Indeed, even some of the stuff that's being put out on Blu-ray discs these days is shockingly bad.

Blu-ray.com just reviewed a recent title which exhibited Head Alignment errors! Remember those? Those streaky horizontal lines and image tears that happen when you play a VHS tape in a deck with a poorly aligned magnetic read head? biggrin.gif
--Bob
post #536 of 10257
Quote:
Originally Posted by Srgtfury View Post

Kewl that you know I am a member of Tony's group as well.
I run the group along with Tony...
post #537 of 10257
Please enlighten me a bit as I am looking to delve into the digital world. Being as some would call "old school" as I was brought up as "the remote", son go change the channel or even better I was sometimes dual action as the antenna operator too.. So I haven't minded getting up to change the LP or CD etc, but now that things are going to more computer oriented I figure to try this path as well for some music. Obviously the BDP 105 is well suited for this development, so grace me with some direction if you wouldn't mind. I did flip some music that a friend passed to be via USB flash drive and that was nice, the menu once I figured the movement around was not too bad. The music well as most depends on the recording etc was not to bad. I already have a PC or two in the house including laptops. Wondering to use one of my laptops for the server or purchase an Apple product...Any thoughts here??? And the other is the software that is best suited to use as my player??? Your input is greatly appreciated. I love this unit so far as I had stated in my precious post and have found no flaws to it other than the secondary HDMI for DSD...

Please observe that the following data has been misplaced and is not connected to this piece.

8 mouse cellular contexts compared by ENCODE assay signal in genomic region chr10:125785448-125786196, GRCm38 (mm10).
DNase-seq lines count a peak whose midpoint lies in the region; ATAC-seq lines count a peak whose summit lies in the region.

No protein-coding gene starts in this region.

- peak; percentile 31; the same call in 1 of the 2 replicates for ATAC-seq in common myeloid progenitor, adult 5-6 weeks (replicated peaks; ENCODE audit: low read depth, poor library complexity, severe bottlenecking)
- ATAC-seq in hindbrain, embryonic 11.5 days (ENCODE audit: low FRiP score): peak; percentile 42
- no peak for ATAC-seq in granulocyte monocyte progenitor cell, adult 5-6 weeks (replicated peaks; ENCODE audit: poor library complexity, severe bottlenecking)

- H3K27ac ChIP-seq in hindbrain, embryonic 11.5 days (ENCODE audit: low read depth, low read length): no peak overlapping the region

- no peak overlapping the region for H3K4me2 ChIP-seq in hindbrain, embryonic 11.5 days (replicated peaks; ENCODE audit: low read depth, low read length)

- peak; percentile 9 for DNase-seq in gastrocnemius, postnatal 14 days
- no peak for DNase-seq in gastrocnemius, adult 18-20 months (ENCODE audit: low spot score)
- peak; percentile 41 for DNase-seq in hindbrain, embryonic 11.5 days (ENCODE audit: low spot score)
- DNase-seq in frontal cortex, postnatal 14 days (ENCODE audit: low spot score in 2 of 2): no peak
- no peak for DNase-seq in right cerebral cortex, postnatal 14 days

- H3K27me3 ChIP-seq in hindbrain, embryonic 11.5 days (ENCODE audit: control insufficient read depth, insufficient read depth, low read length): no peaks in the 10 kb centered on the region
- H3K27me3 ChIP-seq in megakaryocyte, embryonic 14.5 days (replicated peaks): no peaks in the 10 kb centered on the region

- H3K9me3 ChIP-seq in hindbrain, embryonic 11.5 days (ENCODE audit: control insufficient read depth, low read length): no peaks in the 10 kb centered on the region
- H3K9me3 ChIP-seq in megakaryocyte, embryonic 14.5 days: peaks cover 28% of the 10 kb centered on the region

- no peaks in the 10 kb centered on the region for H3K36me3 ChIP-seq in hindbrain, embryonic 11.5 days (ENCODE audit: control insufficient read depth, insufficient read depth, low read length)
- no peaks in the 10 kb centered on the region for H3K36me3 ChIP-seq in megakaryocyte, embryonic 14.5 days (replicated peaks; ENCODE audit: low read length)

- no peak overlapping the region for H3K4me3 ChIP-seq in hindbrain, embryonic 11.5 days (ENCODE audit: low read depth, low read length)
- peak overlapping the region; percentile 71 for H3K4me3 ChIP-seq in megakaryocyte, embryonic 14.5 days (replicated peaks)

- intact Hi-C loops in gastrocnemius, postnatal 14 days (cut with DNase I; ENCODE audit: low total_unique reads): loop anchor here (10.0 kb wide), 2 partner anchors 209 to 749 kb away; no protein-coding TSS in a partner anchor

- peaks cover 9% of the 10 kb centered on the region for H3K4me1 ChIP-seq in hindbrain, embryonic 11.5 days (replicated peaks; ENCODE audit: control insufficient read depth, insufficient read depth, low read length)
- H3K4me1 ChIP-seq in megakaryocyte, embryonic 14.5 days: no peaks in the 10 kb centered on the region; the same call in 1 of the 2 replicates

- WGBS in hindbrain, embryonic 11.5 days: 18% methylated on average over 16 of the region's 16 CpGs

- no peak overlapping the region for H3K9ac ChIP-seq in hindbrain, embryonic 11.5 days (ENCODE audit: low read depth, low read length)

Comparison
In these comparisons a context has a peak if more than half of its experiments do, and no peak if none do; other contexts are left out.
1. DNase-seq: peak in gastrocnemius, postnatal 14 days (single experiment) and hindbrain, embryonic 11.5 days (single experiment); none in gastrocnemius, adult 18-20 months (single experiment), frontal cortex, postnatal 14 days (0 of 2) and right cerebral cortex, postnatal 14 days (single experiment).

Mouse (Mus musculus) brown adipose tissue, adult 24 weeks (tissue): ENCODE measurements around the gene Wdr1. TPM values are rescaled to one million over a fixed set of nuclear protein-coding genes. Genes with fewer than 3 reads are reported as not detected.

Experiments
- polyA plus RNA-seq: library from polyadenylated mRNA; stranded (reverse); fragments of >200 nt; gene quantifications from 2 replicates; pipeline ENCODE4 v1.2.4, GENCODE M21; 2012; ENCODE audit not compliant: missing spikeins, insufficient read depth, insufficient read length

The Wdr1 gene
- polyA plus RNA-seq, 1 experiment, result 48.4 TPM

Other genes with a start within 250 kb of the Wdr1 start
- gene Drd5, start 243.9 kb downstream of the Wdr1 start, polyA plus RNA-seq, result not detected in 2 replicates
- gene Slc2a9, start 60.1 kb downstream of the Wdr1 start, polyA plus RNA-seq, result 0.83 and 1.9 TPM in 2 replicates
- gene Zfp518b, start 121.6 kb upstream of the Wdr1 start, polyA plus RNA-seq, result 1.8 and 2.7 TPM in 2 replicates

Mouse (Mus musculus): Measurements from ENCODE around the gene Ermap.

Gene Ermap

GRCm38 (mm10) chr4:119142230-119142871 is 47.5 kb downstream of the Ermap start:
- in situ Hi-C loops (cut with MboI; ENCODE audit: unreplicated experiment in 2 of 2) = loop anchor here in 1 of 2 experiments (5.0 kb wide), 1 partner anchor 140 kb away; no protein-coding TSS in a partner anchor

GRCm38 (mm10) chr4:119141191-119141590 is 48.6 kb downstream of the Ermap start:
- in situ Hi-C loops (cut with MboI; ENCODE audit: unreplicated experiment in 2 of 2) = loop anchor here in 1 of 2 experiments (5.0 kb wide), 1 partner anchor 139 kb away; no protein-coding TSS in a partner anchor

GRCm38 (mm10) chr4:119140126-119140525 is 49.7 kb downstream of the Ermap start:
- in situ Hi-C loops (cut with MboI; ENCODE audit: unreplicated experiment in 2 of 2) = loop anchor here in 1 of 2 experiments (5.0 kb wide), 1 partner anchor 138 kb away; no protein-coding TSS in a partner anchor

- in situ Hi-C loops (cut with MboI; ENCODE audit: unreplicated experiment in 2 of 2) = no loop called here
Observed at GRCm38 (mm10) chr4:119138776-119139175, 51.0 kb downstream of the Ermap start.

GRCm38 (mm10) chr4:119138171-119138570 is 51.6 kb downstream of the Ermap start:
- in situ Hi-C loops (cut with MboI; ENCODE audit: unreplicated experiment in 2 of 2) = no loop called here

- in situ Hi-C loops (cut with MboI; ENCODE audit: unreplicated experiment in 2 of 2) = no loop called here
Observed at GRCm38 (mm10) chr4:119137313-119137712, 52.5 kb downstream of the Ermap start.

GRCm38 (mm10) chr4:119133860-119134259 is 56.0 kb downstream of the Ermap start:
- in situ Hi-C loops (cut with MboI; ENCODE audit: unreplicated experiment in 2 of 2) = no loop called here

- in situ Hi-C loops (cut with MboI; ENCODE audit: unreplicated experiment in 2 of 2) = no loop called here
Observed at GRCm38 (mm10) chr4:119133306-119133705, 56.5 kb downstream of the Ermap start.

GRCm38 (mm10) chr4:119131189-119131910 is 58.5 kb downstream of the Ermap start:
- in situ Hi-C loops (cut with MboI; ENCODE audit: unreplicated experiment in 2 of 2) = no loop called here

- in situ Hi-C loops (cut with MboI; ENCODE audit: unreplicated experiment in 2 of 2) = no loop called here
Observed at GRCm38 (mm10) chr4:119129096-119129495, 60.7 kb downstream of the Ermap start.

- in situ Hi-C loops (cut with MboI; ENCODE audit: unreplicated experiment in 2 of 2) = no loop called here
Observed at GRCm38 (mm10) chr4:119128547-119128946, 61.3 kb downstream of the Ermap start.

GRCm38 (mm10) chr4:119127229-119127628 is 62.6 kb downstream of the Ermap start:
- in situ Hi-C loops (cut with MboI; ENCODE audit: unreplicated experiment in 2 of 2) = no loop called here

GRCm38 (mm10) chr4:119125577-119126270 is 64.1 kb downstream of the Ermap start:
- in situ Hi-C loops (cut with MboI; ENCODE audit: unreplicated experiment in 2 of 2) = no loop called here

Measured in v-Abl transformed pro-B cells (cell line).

post #538 of 10257